Full Text for CTM Miscellanea 17-5 (Text)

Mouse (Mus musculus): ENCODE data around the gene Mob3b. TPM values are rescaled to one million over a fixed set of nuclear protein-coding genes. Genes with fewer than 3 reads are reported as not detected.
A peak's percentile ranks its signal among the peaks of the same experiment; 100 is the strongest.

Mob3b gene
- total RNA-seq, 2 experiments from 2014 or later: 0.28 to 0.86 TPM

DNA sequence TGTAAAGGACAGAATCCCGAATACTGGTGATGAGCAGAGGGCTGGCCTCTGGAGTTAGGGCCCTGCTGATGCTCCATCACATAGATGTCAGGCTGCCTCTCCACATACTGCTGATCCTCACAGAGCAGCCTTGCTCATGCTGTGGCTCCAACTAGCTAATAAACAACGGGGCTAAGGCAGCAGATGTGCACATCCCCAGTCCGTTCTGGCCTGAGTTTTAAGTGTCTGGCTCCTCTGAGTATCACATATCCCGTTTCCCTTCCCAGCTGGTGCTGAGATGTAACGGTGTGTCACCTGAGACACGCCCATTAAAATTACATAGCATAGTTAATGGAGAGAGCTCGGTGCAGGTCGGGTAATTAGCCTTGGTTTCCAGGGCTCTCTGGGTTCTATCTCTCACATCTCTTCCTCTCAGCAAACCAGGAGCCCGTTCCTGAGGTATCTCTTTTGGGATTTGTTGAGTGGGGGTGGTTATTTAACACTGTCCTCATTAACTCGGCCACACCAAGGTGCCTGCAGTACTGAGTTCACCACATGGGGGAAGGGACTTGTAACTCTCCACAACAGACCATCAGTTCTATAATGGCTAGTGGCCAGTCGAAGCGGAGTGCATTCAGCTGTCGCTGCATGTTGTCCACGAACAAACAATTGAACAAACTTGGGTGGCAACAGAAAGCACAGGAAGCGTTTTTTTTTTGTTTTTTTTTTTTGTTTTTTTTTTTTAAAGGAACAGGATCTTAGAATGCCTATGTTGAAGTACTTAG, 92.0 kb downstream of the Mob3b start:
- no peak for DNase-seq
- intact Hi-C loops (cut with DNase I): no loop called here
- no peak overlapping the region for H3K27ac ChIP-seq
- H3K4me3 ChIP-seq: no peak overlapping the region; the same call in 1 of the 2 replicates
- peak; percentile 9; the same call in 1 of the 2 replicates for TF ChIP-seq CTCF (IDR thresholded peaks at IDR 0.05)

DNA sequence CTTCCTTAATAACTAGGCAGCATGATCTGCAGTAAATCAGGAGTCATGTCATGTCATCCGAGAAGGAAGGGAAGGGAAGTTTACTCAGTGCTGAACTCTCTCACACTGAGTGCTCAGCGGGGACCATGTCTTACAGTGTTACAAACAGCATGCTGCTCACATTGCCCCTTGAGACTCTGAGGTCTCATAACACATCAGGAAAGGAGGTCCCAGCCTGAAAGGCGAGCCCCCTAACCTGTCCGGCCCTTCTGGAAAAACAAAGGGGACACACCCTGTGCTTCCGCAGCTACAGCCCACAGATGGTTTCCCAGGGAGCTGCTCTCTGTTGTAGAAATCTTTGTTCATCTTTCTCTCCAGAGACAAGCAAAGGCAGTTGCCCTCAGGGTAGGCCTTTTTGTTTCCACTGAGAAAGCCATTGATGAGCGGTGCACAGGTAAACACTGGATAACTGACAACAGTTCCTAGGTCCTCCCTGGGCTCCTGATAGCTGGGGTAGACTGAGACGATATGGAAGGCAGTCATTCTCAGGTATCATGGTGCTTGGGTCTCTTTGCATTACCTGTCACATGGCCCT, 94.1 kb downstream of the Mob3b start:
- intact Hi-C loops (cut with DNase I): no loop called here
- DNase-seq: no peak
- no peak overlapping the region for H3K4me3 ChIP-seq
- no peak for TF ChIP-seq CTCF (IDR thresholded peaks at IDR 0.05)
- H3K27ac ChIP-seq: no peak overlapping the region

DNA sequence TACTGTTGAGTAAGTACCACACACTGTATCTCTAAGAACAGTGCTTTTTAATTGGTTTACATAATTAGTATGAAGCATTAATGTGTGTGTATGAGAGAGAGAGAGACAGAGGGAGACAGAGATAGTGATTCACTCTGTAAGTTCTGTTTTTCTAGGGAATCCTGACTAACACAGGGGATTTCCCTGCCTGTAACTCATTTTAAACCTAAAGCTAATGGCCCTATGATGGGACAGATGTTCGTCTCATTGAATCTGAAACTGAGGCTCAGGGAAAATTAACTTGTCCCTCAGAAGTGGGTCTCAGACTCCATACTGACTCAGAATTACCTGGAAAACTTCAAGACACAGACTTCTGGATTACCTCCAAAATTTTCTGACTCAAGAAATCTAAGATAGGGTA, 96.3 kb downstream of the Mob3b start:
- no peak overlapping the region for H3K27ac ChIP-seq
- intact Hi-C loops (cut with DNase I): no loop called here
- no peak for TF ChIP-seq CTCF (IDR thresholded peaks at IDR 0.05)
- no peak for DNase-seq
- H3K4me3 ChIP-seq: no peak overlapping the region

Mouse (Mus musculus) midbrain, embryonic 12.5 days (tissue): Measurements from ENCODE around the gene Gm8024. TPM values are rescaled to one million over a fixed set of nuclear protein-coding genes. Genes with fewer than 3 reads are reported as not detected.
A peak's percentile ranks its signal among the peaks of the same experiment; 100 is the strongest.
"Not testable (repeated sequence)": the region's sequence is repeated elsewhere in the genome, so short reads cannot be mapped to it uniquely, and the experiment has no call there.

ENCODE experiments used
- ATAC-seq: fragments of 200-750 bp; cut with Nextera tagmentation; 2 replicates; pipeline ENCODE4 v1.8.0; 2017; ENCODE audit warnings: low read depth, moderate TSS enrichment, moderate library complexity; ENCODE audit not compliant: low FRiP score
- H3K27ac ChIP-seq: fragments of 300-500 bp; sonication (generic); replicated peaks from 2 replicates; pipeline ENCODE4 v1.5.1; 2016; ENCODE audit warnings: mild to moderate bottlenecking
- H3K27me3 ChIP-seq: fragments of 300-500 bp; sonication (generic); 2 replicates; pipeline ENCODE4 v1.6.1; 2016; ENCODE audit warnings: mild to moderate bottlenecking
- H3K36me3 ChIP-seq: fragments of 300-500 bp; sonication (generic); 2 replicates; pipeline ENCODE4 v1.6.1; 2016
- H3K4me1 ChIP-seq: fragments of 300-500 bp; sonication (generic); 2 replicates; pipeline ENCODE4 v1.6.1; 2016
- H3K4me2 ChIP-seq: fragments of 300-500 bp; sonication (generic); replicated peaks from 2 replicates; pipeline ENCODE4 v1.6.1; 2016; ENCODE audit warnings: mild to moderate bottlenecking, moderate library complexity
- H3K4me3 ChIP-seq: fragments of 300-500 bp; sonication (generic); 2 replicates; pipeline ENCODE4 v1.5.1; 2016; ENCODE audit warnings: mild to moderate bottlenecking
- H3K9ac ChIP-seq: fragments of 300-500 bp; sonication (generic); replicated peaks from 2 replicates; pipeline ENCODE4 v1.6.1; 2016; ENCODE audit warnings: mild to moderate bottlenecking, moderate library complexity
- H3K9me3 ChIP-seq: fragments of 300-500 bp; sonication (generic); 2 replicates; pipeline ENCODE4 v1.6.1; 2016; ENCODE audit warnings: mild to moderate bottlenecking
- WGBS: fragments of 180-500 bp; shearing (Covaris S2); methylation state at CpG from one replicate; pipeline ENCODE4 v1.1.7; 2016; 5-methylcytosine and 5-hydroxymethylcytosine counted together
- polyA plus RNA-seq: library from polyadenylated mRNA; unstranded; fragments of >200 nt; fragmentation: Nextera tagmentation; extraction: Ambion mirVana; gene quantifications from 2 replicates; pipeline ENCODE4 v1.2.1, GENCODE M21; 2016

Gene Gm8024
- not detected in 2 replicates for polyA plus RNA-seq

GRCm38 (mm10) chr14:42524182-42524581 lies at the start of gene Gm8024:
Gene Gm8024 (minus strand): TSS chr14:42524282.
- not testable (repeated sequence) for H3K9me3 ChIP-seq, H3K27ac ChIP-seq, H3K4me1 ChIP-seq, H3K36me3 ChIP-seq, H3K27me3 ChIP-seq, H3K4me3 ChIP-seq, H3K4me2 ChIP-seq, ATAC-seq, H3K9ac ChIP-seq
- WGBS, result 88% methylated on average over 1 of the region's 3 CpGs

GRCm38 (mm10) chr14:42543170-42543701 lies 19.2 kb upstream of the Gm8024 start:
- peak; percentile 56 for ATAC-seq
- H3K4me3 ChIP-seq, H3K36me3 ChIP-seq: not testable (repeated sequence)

C!tnurnrbia UJ4rnlngiral !Ioutl}ly Continuing LEHRE UNO WEHRE MAGAZIN FUER E v.-LuTH. HOMILETIK THEOLOGICAL QUARTERLY -T{-IEOLOGICAL M ONTHLY Vol.XVD May, 1946 No.5 CONTENTS ~ The Missouri Synod and English Work. H. B. Hemmeter __________ 321 The Revised Standard Version of the New Testament. W. Arndt 333 p4G and Textual Criticism. Elmer Moeller ______________ _ __ 340 Outlines on the Standard Epistle Lessons ___ ________ 351 ' Miscellanea __ .__ ___________________ __ .. __ 368 Theological Observer __ __ ______ _ .. _ ____ _______ ________ _ 315 Book Review _____ _ __ _______________ ____ _ _________ _________ 395 E1n Prediger murm nicht alleln wei- den, also dass er die Schate unter- weise. wie sie rechte Christen sollen seln. sondern auch daneben den Woel- fen wehren, dass sle die Schafe nicht angl'eifen und mit f alscher Lehre ver- fuehren und Irrtum elnfuehren. LutheT Es ist I[ein Ding. daB die Leute mehr bel del' Klrche behaelt denn die gute Predigt. - Apologie , Art. 24 If the trumpet give an unceI'tain sound. who shall prepare himself to the battle? -1 COT. 14:8 Published by the Ev. Luth. Synod of Missouri, Ohio, and Other States CONCORDIA PUBLISHING BOUSE, St. ~ouis 18, Mo . • mna: Of u. B. A. Miscellanea Notes on the Seventy Weeks in Daniel's Prophecy 9:24-27 The undersigned has been requested to write a brief article on the "Seventy Weeks" of Dan. 9: 24-27 to be published in this periodical. What prompts the writer to comply with the request submitted to him is largely a twofold caution. The one is that we do not permit ourselves to be drawn away from the center to the periphery, in other words, from the discussion of important doctrines and :movements to such as are of minor significance, especially not to prophecies which at best can be explained only in a general way. Luther's dictum that the devil is always trying to mislead theo- logians, in the main, by two ways, first, by work-righteousness and, secondly, by inducing them to leave the essentials to discuss less important things in religion, deserves consideration also today. The second caution is that we must not make any passage a proof- text for some doctrine which manifestly is not a sedes doctrinae. Theologians may err by not fully evaluating passages which in- deed are prooftexts, but there is danger, too, that they may be led to twist certain passages to prove things which actually they neither teach nor prove. This then becomes a case of unQ 'YQaq)'ij;, that is, of going beyond Scripture. Now, with regard to Dan. 9: 24-27 there is not a single ex- planation of this famous passage which solves every problem that it raises. That is not strange. In fact, that is true of many prophecies where the prediction must be applied to historical facts or phenomena. It is not necessary to go into detail on this point, since the matter is so very obvious. Fortunately, however, there are fundamentally two explanations of Dan. 9: 24-27 which satisfy not only the analogy of faith, but also the majority of readers. It has been said that the Hebrew original of Dan. 9: 24-27 is very difficult, but in the writer's estimation that is not the case. It is true, in v. 25 the traditional Hebrew text has a disturbing punctua- tion, but, after all, the punctuation of the Masora is not inspired, and Christian scholars are not bound to the traditions of the Masorites. The difficulty does not lie in the text, but in the appli- cation of the rather indefinite text to the time during which the predicted matters should occur. One explanation regards the "seventy weeks" (v.24) as a symbolical number, just as prophecy in many other cases deals with symbolical numbers. The terminus ad quem this explanation fixes as the perfection of the Kingdom of God, or the Church in its perfection, in other words, as the whole time from Daniel's prophecy to Judgment Day. The explanation divides this time into the following three periods: 1) The seven weeks (v. 25), or the [368] MISCELLANEA 369 period from the building of the Temple to the coming of Christ; 2) the sixty-two weeks (this explanation observes the athnach, or semicolon, between the two sentences), or the period during which the New Testament Church will be built; 3) the one week, or the period during which the Antichrist will come who will cause the sacrifice to cease (cf. Dan. 7: 7, 8) and who ushers in the final Judg- ment. The statement that the Antichrist will cause the sacrifice to cease in the midst of the week, suggests, as this explanation holds, that a change will take place (the Reformation), so that during the latter part of this last week his "abomination of deso- lation" will not be so great as it was during the first part. To the writer it seems as if this explanation simplifies matters too greatly, while at the same time it does not recognize a number of important factors. In the first place, it ignores the fact that the prophetic information was granted Daniel upon his prayer for the restoration of the City of Jerusalem (v. 19 fl.). The reference of the prophecy is therefore properly to the building of the Holy City and the coming of the Messiah, and not to the entire New Testa- ment era. Again, while the first period (according to this explana- tion) comprises only a short time (seven weeks), it does not seem quite clear why the period of the New Testament up to the coming of the Antichrist should be indicated in terms of sixty-two weeks and the period during which Antichrist reigns as only one week. Even if the seventy weeks are regarded as symbolical, the time proportion is hardly in keeping with the actual events as they have occurred in history. This explanation, moreover, translates "the most Holy" (v.24) as neuter, referring it to the Temple, whereas in v.25 "the most Holy" is explained as "the Messiah, the Prince." This is a minor point, but one, nevertheless, that should be con- sidered. Finally, this explanation ignores Matt. 24: 15 f., where Christ Himself describes the "abomination of desolation" as taking place in connection with the destruction of Jerusalem. He tells the believers that when they behold the abomination of desolation prophesied by Daniel, they should flee into the mountains (v. 16). The same admonition of Christ is recorded, with some variation, in Mark 13: 14. The Christians, as history reports, understood the Savior's warning very well, for when they saw the Roman army encircling the city, they fled. Anyone who has read the report given by Josephus can well understand why the horrors that came upon Jerusalem before and during its destruction, should be called the "abomination of desolation." So much regarding the first explanation. The second explanation is the most ancient and also the most popular. With more or less justification, it regards the "seventy weeks" as "weeks of years" ("Jahrwochen"), comprising, roughly speaking, a period of four hundred and ninety years. According to this explanation, the first period, or the seven weeks, includes the whole time when the city was rebuilt and its walls were completed, in other words, the whole period of Nehemiah's administration, extending through forty-nine years. The second period, com- 24 370 MISCELLANEA pnsmg sixty-two years, embraces the entire time from the re- building of the city to the Messiah's coming and death .. In short, from the time of the beginning of the rebuilding of the Temple to the Messiah there will be sixty-nine (seven and sixty-two) weeks of years. The question is: How shall we arrive at these 483 years? There are various ways of computing this time, but essentially they are the same. The first command to rebuild the Temple was given by Cyrus in 536 B. C. (d. Ezra 1: 2; 6: 1-12). However, the work of re- building the city walls was not begun until Artaxerxes issued a special decree to this effect in the year 453 (or 454) B. C. (cf. Neh.2:4-8). Add to this the thirty years until the anointing of the Messiah, and you will have the sixty-nine weeks or 483 years. If, with others, we reckon from the year 449 B. C., this brings us to A. D. 34 or about the time of Christ's death. This is as close as we can hope to come, since neither the time of Artaxerxes' decree nor that of our Lord's birth and Baptism is exactly settled. That is essentially the explanation of Luther (d. St. L. Ed., VI: 906 ff.), who warns his readers that in computing the time one must not be too exacting, but be satisfied with a general computation. Luther's explanation is followed by the exegetes who prepared the so-called Weimarer Bibel. It is also set forth with some detail in the Con- cordia Bible with Notes, which Concordia Publishing House hopes to put on the market this year. According to this second explanation, v. 24 roughly predicts the entire time from the rebuilding of the city walls under Nehemiah until the Messiah will come and finish His redemptive work. In v.25 the prophecy divides sixty-nine weeks of this time into two periods, one covering that of Nehemiah's administration and the other that of the coming and anointing of the Messiah. In v.26 the prophecy foretells that after these sixty-nine years the Messiah will be crucified, and in close connection with this criminal act it predicts the destruction of the ungodly city. V. 27 then fore- tells that though the city will be destroyed, the Messiah's work will not have been in vain; for He will confirm the covenant (of grace which was ratified by His death) with many. In other words, in Jerusalem many will be saved through faith in the Messiah, be- fore the destroyer will come who with the overspreading of abomi- nations will make it desolate (cf. Matt. 25: 15 ff.). The difficulty in this verse lies in the "one week" which is granted for the confirming of the Messiah's covenant. There are many who believe that all v. 27 means to say is that this preaching of grace will take place in the last of the "Seventy Weeks" or in the seventieth week. This explanation is justified in view of the fact that Christ is said to have been raised after three days, though actually He was dead only a part of that time, since He died on Friday evening and was raised early the next Sunday morning. Biblical reckoning, just as Oriental reckoning in general, is not always as accurate as is our modern Western timekeeping. MISCELLANEA 371 Luther seems to regard this last week, or seven years, literally. He says that the first seven years after Christ's ascension were the true "Easter week" during which the Gospel was preached at Jeru- salem and many mighty miracles were performed to confirm it. The words of v. 27 that the sacrifice will cQase in the midst of the week, he refers to the abrogation of the cerel~""nial laws in Jeru- salem (cf. Acts 15:6ff.). The end of the last week marks the hardening of the unbelieving Jews at Jerusalem so that the Apostles now turned to the Gentiles (cf. Acts 13: 46). While the dates of many events even in the New Testament are not exactly settled, we know that the persecution of the Christian Church at Jerusalem began very early and Luther may be right in saying that the hardening of the Jews set in at the end of the seventieth week, or seven years after the Savior's ascension. With the rejection of Christ as the Messiah the millennialistic movement among the Jews grew stronger and stronger, and this finally brought about Rome's destruction of Jerusalem. The explanation just described, while it presents a number of difficulties, is in keeping with Matt. 24: 15-16, and was so understood by the Christians at Jerusalem, who fled when they saw the eagles of the Roman standards, regarded as objects of idolatrous worship, encamped about Jerusalem. But let no one say that this or that explanation of the important prophecy, made about five hundred years before the destruction of Jerusalem, is the only correct one. Personally the writer prefers the second. Nevertheless let us bear in mind that the destruction of Jerusalem will forever stand as the symbol of the world's destruction and that the many antichrists in Jerusalem foreshadowed the coming of the great Antichrist, of whom St. Paul speaks in 2 Thess. 2. Only when we speak of that Antichrist, let us use the sedes doctrinae which teach the doctrine clearly and unmistakably.* JOHN THEODORE MUELLER A Glimpse of Churc:l Conditions in Gel __ any In America (Roman Catholic weekly) for September 8, 1945, Rev. Henry Klein, S. J., speaks of conditions under which he worked during the war, and is working at present, as pastor of St. Clemens Church in Berlin. While the article is written from the Roman Catholic point of view, it is informative, and all of us who are interested in the future of the Christian Church in Ger- many will be glad to read it. We print the greater part of the article. Having spoken of Gestapo activities against Catholic priests, the writer continues: "This took place in June, 1941. I myself had just been dis- charged from the Army, in which I had served for a year and a half as Army Chaplain and from which I was removed, as were all other Jesuits, for being politically unreliable. While my ~, In Lehre und Wehre this material was treated in articles that appeared in Vol. 31, Nos. 7 and 8 (1885) and Vol. 32, No. 12 (1886). 372 MISCELLANEA predecessors were in prison, I took charge of the services at Saint Clemens and was determined to entrench myself in one corner of the church building, now occupied by the Gestapo, until the day should come on which I could once more take over the rightful property of the church. For four years one of the Chaplains and I actually lived in two rooms close to the church - rooms that were so dark they called for artificial lighting during the entire day. "At first many of the Catholics no longer attended church for fear of the Gestapo, who, from their windows, could observe every churchgoer. Gradually, however, the congregation came in increasing numbers, happy in this way to demonstrate against the Nazis. Meanwhile the Bishop of Muenst~r, Count von Galen, and the Bishop of Berlin, Count von Preysing, had protested vehe- mently in public against Nazi infringements. Saint Clemens was the first church in the whole of Germany that had been expropri- ated by the Nazis and for which the Nazis subsequently wanted to exact an annual rent of twelve thousand marks from the parish. "The firm attitude adopted by the Bishop of Muenster in July and August, 1941, towards the Hitler regime led to a change of Nazi policy towards the Church. The most radical among the Nazis, who, notwithstanding the war, wanted an open break with the Church, demanded that the Bishop of Muenster be immediately hanged and that further measures be adopted against the Church. They were, however, admonished by Hitler - on Goebbels' ad- vice - to moderate themselves, since it was feared that opposition on the part of the Bishops would grow to an ever greater extent if measures antagonistic to the Church were adopted. The Bishops were now readily listened to by the people, and things did not look so well for the Nazis in 1941 as they had in 1939. Nazi policy was now more dependent upon public opinion than it had been for- merly. Hitler, therefore, decided to act during the war as though the Nazis were collaborating loyally with the Church. He prom- ised, however, to hand over the entire property of the Church to the German people for social welfare after the war. In the delirium of victory it would be child's play, he thought, to carry out these plans and to take revenge on the Church. "Thus it came about that the Gestapo was compelled to accept my stay in this impossible vicinity and that one fine day the Church came into its own again. The Gestapo, it is true, made efforts to have me removed by 'legal methods.' I was sent to prison for several weeks, and meanwhile they tried to collect material against me. Though my rooms were repeatedly searched, nothing of an incriminating nature was found, and I was thereupon released from prison. "In March, 1943, following a very bad air raid, the Nazis once again tried to close Saint Clemens on another 'legal' basis. They converted the church into a storeroom in which furniture from damaged houses was stored, a measure which on the surface would seem to be one adopted for public welfare. We protested, however, MISCELLANEA 373 by drawing public attention to the hypocritical manner in which the Nazis deplored the damage done to churches by air raids while at the same time they made storerooms of those that had not been destroyed. Our protests were not in vain, for every bit of furni- ture was removed overnight. We knew the Nazis would not forget this, but at the same time we were convinced that we had the better chance of surviving the war. "I admit, however, that I had hoped that the day of liberation from the Nazis would be somewhat different from what it eventu- ally was. The number of souls in my parish dropped from four thousand to five hundred. The church was severely damaged by shells; the interior was plundered, the priestly vestments torn or ruined. Fighting and looting around the church continue.d for days. The church buildings, or what is left of them, are once more in our hands, yet so far there is no sign of new life in or around them. They are now filled with the homeless and the many fugitives who are being driven out of Silesia and Bohemia and do not know where to go. Among them are German soldiers returning home, tired, hungry, demoralized, in search of their wives and children - men who were once the pride of the nation have now to beg for bread and shelter, since their country could do nothing to prepare for their return. Catholic societies have not yet been re-established nor have Catholic schools so far received permission to re-open, though children are already attending other schools." A. The Common Cup and the Danger of Infection In the Living Church of September 2, 1945, an editorial ap- peared having the title "The Common Chalice." From the remarks made there it is evident that in the Protestant Episcopal Church the subject of the common cup is much discussed. We reprint the section which concerns itself with the health angle of the subject. "A letter in this week's correspondence columns discusses further the famous Burrows and Hemmens report on the bac- tericidal properties of the silver chalice, pointing out that these properties are ineffectual against the germ which causes tuber- culosis. The writer, Dr. Joseph H. Pratt, is a distinguished physician and churchman of Boston. "Dr. Pratt's letter forces us to go into a discussion of medical matters which will, we know, be distasteful to many readers. Investigating the pathological possibilities of the Blessed Sacra- ment is certainly not a spiritually rewarding activity. To those who are confident that the Sacrament is not to be seriously con- sidered as a source of infection, we say that we believe their con- fidence well founded, and suggest that they skip the rest of this editorial. Those who have doubts about the matter may find them relieved by a careful consideration of the supposed hazards. "The first fact that the medical layman has to absorb in any consideration of disease is that absolute freedom from germs is 374 MISCELLANEA (at least in the present stage of human development) impossible in a room containing a human being. A surgeon about to operate washes his hands thoroughly with a very efficient disinfectant. But all he has to do is twiddle his fingers and they are again well populated with bacteria. Any contact between human beings ex- poses each to whatever the other may have. Handshaking, con- versation, singing, laughter, passing Prayer Books back and forth, using money (especially paper money) - these are only a few of the thousands of possible ways of spreading disease v7hich beset human beings every minute of every day. "The Burrows and Hemmens report concluded, after a most careful and exhaustive study of the evidence, that the silver chalice was a considerably less dangerous source of infection than many others which human beings face with equanimity every day. Dr. Pratt, in reply, asserts that the tuberculosis germ is not killed by the self-sterilizing action of the chalice. (Incidentally, his reference to 'ten minutes' with reference to streptococci does not mean, as one might think who had not studied the report, that the chalice is a dangerous source of such infection for ten minutes.) The question is, does the hardiness of the tuberculosis germ refute the report's assertion that the chalice is not to be seriously con- sidered as a source of infection? "Burrows and Hemmens obviously thought not, 'or they would have included this warning in their summary. The explanation, we think, is to be found in the character of the disease. "The tubercle bacillus surrounds itself with a tough coating which protects it from many germicides, including silver ions. Yet the disease is not an epidemic one; people are not as a rule seriously affected with it unless they have repeated contact with a source of infection. "Coughing, laughing, talking, and singing are also effective ways of spreading tuberculosis. In fact, 'spray infection' by one of these means is probably the commonest cause. If a tuberculous person is a choir singer, the other members of the choir are in definite danger of infection - a danger which is not greatly in- creased by the use of a common chalice in the Holy Communion. "Fortunately, there is a simple and positive test to show whether a person has been infected by tuberculosis - the well- known tuberculin test. It is to be hoped that before very long everyone will take this test once a year. If it proves positive, further examination will show whether the subject actually has the disease at the present time. There is little reason for a case of tuberculosis to remain undetected under modern medical practice. "A first infection with tuberculosis, furthermore, is seldom serious. The bacillus does not ordinarily lodge in the porous tissue of the lungs until the body has developed the habit of resisting it because of a previous infection in some less vital spot." A.-